where foo <!> any(array[null, 'A']);  
 count 
-------
     3
(1 row)
share|improve this answer
1  
Excellent, insightful answer. – Erwin Brandstetter Mar 7 '14 at 5:40
    
This is definitely much superior to the workaround I suggested, especially with @Erwin's improvement. – Andriy M Mar 7 '14 at 7:47
    
This answer and @Erwin's suggested tweaks are really excellent. I'm accepting Andriy's but it is just a case of personal preference: I'm sure many will prefer the elegance of yours. – Jack Douglas Mar 7 '14 at 16:16
    
@JackDouglas: I added an alternative solution with standard operators. – Erwin Brandstetter Mar 7 '14 at 19:45

Operator

This is building on @Daniel's clever operator.
While being at it, create the function/operator combo using polymorphic types. Then it works for any type - just like the construct.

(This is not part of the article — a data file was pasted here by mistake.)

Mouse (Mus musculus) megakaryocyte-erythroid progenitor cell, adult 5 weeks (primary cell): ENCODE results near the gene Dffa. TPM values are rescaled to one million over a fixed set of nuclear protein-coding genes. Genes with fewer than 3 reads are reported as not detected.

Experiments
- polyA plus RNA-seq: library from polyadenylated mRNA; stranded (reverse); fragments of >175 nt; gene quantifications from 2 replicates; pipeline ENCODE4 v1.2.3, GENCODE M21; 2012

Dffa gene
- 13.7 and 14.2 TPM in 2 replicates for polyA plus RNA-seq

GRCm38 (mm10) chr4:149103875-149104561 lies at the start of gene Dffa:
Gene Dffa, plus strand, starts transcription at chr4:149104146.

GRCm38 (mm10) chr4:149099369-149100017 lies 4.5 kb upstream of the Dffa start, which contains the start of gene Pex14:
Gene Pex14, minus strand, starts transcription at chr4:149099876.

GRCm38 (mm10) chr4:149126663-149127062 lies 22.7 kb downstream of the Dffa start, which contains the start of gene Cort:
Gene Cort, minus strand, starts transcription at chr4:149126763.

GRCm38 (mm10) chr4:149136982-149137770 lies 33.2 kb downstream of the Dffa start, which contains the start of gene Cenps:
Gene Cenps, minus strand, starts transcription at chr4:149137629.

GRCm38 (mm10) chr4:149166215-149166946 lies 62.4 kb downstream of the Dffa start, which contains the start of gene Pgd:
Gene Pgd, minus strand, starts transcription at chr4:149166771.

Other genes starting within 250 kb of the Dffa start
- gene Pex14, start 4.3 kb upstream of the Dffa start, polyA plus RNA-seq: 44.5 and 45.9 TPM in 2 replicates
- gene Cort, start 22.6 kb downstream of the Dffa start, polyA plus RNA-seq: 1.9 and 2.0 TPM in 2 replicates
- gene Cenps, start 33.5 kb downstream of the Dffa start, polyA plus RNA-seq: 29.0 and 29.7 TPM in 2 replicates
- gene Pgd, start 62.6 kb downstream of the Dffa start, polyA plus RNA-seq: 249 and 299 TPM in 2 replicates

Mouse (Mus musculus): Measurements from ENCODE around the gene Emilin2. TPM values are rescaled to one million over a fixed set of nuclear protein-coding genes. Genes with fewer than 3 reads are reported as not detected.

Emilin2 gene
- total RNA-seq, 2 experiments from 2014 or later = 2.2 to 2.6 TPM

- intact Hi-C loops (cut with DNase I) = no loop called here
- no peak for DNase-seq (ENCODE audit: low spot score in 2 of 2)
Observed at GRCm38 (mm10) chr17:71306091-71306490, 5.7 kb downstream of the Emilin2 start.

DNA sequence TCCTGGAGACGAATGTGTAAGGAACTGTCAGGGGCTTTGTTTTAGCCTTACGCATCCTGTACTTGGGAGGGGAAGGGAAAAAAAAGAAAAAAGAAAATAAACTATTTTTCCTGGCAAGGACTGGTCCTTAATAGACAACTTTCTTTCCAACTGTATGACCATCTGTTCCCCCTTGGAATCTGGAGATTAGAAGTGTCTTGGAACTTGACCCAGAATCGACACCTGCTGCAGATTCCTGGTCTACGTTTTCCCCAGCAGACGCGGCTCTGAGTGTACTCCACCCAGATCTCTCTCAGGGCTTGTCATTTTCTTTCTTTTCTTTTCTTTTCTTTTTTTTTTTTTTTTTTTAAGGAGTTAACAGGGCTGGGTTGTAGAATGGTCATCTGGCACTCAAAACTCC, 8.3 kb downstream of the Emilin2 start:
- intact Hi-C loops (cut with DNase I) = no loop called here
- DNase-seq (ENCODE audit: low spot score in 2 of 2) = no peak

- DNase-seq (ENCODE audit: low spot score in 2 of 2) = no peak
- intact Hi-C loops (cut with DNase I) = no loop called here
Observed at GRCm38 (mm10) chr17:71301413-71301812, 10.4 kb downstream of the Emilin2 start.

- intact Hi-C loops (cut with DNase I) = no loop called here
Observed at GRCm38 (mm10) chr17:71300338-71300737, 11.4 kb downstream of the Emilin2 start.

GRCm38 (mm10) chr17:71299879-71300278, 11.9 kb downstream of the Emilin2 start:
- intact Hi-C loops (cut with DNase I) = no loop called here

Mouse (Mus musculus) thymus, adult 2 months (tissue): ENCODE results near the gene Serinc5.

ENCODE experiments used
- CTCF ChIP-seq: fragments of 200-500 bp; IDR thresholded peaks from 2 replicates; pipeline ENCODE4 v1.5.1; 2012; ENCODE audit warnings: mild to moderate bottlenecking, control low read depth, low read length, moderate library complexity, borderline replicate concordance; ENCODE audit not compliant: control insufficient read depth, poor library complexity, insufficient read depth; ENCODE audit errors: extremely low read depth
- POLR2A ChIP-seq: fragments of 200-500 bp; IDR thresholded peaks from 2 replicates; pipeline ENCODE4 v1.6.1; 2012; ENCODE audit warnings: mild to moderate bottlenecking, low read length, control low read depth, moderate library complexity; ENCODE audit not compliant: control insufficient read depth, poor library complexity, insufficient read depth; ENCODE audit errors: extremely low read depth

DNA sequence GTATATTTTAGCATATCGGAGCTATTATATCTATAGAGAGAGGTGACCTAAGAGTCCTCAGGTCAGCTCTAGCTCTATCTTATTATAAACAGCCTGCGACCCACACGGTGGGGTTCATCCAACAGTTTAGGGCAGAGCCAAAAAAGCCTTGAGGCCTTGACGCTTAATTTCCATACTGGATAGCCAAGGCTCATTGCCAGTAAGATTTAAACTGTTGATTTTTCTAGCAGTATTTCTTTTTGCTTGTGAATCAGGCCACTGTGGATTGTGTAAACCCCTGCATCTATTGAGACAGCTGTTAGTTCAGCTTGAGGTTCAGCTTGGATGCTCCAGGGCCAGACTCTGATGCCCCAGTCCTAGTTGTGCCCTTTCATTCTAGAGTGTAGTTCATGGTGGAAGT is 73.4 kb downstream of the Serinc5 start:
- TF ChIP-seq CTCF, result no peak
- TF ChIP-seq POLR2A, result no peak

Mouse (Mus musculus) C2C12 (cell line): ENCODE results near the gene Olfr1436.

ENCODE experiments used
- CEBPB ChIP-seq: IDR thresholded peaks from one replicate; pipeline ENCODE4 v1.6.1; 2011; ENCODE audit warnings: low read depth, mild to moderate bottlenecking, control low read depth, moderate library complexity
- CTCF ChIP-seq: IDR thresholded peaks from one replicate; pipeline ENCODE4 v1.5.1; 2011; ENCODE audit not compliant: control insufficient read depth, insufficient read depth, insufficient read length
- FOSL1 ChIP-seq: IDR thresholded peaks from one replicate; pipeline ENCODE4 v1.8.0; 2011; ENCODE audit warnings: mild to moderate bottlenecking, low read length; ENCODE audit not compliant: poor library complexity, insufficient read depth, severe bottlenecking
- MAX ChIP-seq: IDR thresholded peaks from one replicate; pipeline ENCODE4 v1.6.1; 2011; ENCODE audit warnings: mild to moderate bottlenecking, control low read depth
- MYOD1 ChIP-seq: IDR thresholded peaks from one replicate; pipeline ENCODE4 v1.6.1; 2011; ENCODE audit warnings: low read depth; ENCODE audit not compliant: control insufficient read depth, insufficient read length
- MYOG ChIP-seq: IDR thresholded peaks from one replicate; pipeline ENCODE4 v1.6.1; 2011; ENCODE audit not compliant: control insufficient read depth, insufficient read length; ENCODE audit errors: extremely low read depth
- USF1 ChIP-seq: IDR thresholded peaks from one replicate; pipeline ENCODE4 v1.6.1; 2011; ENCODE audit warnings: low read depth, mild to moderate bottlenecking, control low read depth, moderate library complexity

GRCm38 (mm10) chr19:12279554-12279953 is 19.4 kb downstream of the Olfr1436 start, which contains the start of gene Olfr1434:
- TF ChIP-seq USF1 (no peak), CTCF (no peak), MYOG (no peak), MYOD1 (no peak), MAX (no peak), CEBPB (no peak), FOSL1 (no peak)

And make the function IMMUTABLE.

CREATE FUNCTION is_distinct_from(anyelement, anyelement)
  RETURNS bool LANGUAGE sql IMMUTABLE AS 
'SELECT $1 IS DISTINCT FROM $2';

CREATE OPERATOR <!> (
  PROCEDURE = is_distinct_from(anyelement,anyelement),
  LEFTARG  = anyelement
, RIGHTARG = anyelement
);

A quick search with symbolhound came up empty, so the operator <!> does not seem to be in use in any of the modules.

If you are going to use this operator a lot, you might flesh it out some more to assist the query planner (like losthorse suggested in a comment). For starters, you could add the COMMUTATOR and NEGATOR clauses to assist the query optimizer. Replace CREATE OPERATOR from above with this:

CREATE OPERATOR <!> (
  PROCEDURE = is_distinct_from(anyelement,anyelement),
  LEFTARG  = anyelement
, RIGHTARG = anyelement
, COMMUTATOR = <!>
, NEGATOR = =!=
);

And add:

CREATE FUNCTION is_not_distinct_from(anyelement, anyelement)